A Former Prosecutor Defending Clients in Wyoming and South Dakota

What It Really Means When Police “Just Want to Talk”

Receiving a call from a police officer who says they “just want to talk” is unsettling at best, and terrifying at worst.

If you have been contacted by the police and they tell you they “just want to talk,” contact a lawyer first. Hiring a lawyer could be the difference between you walking out of the police station with your freedom, versus spending the night in jail.

If you’ve been contacted by the police in or around Gillette, Wyoming, before calling them back, call an experienced criminal defense lawyer like Christina L. Williams first.

Meeting with the Police “Just to talk” Could Lead to YOU Being Placed Under Arrest

When police contact someone, they don’t really “just want to talk.” More likely it’s because they already have some evidence and want to validate their suspicions. Maybe they think you were a witness, but it could also mean that they believe you’re a suspect.

Even if you meet with the police and proclaim your innocence, without the assistance of a lawyer there’s a good chance that you’ll accidentally say something that could make you a suspect.

To place you under arrest, police only need to have probable cause to believe that you were involved in committing a crime. Probable cause could be something as simple as conflicting answers to their questions.   

Police officers are masters at getting people to admit things, and at spotting lies or inconsistencies. They will ask the same question, over and over again, in different ways, then point out small differences in your answers. Then they’ll use these inconsistencies to question the validity of your entire statement. A lawyer can prevent this from happening by making sure you understand the question you are being asked, and by making sure you don’t say more than what the police are asking about.

As a criminal defense lawyer, I’ve seen too many times when police ask someone to come in to talk to get their side of a story. The police will say it won’t take long, and that after the interview you’ll be able to go about your business. So you go to the police station, you start to talk, and then all of a sudden you find yourself placed under arrest and your friends or family are told that they can visit you in jail or see you at your arraignment.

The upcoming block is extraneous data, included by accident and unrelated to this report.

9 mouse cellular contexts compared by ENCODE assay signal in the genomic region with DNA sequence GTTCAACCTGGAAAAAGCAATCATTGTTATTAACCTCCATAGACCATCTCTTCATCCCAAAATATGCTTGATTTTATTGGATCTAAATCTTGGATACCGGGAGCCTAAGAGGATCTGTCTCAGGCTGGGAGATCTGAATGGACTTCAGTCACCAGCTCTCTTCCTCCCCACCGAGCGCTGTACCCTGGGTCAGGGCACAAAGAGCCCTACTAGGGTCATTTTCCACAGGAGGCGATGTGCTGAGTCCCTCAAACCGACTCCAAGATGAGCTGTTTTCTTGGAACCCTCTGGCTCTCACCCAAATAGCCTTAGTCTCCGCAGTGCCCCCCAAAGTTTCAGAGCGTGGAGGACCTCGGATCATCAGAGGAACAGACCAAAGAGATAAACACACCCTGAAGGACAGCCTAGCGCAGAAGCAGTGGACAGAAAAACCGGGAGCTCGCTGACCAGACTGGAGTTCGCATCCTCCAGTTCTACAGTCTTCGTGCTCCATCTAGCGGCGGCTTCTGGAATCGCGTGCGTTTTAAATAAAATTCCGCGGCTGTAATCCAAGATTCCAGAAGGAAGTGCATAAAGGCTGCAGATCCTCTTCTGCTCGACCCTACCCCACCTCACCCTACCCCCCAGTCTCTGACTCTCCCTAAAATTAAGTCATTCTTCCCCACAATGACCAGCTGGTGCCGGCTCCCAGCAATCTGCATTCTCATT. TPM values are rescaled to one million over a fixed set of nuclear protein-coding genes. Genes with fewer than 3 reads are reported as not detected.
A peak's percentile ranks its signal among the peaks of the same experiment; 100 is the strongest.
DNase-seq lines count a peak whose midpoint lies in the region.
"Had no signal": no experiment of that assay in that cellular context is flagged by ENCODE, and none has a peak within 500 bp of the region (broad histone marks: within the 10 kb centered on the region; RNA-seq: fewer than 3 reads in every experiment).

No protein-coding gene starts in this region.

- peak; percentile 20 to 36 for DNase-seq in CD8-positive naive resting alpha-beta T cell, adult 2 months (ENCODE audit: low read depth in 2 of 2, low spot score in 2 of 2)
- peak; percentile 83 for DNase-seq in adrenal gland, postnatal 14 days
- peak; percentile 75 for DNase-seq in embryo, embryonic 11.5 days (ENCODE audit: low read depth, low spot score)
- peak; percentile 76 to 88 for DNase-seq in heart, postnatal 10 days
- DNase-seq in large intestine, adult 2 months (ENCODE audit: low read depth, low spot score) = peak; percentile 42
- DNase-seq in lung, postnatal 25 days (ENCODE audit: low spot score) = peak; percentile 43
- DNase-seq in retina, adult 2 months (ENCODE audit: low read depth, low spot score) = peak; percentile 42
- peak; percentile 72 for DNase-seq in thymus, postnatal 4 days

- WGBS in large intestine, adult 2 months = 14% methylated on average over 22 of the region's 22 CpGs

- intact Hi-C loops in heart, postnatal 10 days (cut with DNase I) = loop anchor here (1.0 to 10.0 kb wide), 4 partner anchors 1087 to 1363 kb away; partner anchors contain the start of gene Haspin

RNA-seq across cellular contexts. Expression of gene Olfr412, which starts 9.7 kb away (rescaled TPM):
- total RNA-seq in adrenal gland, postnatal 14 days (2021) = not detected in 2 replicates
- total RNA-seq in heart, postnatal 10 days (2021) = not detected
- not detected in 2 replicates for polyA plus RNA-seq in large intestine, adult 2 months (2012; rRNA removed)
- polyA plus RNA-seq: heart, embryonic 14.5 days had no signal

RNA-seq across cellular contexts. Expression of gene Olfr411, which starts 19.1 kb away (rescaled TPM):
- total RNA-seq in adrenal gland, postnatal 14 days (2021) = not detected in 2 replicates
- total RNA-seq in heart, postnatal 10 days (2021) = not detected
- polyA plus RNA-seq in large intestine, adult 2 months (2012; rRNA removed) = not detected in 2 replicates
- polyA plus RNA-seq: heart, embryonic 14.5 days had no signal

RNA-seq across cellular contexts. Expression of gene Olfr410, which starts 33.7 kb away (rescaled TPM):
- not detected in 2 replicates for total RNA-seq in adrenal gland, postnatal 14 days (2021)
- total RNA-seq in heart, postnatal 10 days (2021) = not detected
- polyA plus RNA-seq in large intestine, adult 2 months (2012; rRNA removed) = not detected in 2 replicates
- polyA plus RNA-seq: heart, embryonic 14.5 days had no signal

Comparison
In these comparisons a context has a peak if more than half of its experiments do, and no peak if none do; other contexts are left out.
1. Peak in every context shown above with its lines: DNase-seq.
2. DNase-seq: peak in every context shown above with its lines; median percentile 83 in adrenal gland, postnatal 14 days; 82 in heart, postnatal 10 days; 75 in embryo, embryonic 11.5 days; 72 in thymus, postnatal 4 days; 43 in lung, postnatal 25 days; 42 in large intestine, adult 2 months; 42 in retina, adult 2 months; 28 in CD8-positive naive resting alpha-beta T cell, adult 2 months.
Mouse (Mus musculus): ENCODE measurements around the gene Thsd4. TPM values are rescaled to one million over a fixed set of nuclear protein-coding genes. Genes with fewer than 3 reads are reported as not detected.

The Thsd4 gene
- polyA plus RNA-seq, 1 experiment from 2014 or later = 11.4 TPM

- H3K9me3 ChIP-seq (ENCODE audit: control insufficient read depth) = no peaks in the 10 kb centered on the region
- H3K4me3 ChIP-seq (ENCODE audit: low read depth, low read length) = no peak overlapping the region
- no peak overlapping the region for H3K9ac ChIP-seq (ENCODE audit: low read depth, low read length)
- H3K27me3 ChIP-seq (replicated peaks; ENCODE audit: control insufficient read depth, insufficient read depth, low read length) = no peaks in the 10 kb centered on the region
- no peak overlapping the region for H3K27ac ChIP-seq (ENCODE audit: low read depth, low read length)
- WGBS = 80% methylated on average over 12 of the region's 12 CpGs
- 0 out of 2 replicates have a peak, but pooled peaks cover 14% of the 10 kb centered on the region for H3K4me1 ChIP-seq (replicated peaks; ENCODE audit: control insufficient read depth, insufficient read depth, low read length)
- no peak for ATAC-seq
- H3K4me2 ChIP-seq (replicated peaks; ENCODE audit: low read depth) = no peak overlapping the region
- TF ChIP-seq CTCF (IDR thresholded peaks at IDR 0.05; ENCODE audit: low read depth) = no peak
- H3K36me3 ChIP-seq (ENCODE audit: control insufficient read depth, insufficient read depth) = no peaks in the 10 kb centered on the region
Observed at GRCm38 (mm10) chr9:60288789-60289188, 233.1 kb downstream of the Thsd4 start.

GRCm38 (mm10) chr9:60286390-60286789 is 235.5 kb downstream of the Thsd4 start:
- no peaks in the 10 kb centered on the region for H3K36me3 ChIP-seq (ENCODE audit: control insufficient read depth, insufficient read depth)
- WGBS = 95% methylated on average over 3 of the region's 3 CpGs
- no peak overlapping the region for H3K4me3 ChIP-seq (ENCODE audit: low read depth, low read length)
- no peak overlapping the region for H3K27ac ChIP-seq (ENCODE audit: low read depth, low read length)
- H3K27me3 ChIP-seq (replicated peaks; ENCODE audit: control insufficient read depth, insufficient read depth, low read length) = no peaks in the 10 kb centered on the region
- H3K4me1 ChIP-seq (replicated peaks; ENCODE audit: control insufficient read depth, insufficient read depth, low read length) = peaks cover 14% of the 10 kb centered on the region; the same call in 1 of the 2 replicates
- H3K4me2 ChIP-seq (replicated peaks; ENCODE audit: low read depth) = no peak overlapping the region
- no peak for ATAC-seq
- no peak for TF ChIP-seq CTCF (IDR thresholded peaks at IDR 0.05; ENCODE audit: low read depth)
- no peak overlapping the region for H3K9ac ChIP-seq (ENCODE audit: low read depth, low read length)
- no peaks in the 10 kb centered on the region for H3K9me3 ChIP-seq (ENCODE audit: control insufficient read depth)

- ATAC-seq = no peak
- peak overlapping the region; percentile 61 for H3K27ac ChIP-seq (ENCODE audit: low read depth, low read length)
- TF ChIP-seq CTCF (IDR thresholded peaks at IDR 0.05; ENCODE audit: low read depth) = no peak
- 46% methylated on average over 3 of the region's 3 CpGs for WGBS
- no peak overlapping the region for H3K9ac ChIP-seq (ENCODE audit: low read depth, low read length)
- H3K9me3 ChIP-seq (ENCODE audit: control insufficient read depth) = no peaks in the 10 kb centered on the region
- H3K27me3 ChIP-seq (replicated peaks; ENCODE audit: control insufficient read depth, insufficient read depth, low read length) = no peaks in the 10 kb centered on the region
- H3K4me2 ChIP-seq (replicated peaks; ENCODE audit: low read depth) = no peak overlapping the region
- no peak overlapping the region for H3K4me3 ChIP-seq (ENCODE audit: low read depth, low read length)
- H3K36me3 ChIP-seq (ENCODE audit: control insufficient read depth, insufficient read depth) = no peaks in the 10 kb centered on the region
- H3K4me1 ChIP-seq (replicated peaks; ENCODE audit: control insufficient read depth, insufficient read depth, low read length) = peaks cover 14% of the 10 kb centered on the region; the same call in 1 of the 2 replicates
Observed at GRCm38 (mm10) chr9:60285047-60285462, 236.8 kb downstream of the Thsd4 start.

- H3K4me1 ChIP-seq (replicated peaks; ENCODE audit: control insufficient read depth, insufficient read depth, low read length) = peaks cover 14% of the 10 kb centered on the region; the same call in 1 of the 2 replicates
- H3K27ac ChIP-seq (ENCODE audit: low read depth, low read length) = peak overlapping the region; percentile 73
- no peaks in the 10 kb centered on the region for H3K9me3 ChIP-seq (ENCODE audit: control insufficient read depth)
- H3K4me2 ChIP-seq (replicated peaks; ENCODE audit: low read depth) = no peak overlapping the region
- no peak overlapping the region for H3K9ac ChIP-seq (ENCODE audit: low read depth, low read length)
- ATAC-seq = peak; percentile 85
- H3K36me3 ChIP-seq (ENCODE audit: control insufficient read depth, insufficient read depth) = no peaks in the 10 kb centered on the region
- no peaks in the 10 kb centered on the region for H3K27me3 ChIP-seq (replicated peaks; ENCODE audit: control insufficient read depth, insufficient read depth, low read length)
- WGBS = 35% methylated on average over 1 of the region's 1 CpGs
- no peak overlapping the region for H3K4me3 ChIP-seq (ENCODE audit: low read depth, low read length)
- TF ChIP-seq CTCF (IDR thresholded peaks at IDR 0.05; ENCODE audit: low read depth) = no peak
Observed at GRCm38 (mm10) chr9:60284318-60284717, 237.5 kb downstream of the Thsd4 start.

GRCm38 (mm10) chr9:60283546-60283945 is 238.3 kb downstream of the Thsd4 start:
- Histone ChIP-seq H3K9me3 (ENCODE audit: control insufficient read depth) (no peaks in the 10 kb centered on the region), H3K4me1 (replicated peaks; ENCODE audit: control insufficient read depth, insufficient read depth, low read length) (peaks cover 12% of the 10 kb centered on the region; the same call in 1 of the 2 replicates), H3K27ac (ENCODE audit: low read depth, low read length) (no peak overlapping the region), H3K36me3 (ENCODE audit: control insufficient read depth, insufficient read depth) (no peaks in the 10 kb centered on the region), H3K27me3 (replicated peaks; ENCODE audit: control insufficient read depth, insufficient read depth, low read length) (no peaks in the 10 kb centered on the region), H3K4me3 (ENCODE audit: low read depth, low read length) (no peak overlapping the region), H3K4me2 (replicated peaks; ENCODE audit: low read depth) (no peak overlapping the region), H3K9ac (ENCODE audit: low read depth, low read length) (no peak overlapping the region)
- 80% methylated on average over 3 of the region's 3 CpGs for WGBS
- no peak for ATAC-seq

Even if you think you’re just being called because you’re a witness, it’s still better to contact a lawyer first. A lawyer can quickly analyze the incident that the police want to discuss with you, and can even contact the police first to determine what they want to know.

Some people worry that insisting on having a lawyer present makes them look guilty. But does it really matter? If the police think they have probable cause to believe you committed a crime, they’re going to arrest you whether you have a lawyer with you or not. Having a lawyer with you when you meet with the police doesn’t make you look guilty - it makes you look smart and careful. Remember, criminal cases are built on evidence, not appearances. Having a lawyer with you is not evidence. The things you say are. Having a lawyer with you when you meet with the police may be the only thing standing between you and a night in jail.  

When Should You Speak to the Police?

The common advice from lawyers is that you should never, under any circumstances, talk to the police. And while there is some merit to this idea, it isn’t always true.

There are times when you should talk to the police. For example, if a police officer approaches you on the street and wants to talk to you when you know you’ve done nothing wrong, it might make sense to answer the officer’s questions, in as few words as possible so that the police officer lets you go.

If you were the victim of a crime and the police are trying to get information to investigate and prosecute someone who committed a crime, yes - talk to the police.

If you’re reaching out to the police because you have information about a crime that was committed or because you were the victim of a crime, it is much less likely that you are a suspect. If you were a witness to a crime, want to help, and you contact the police to provide information - talk to the police.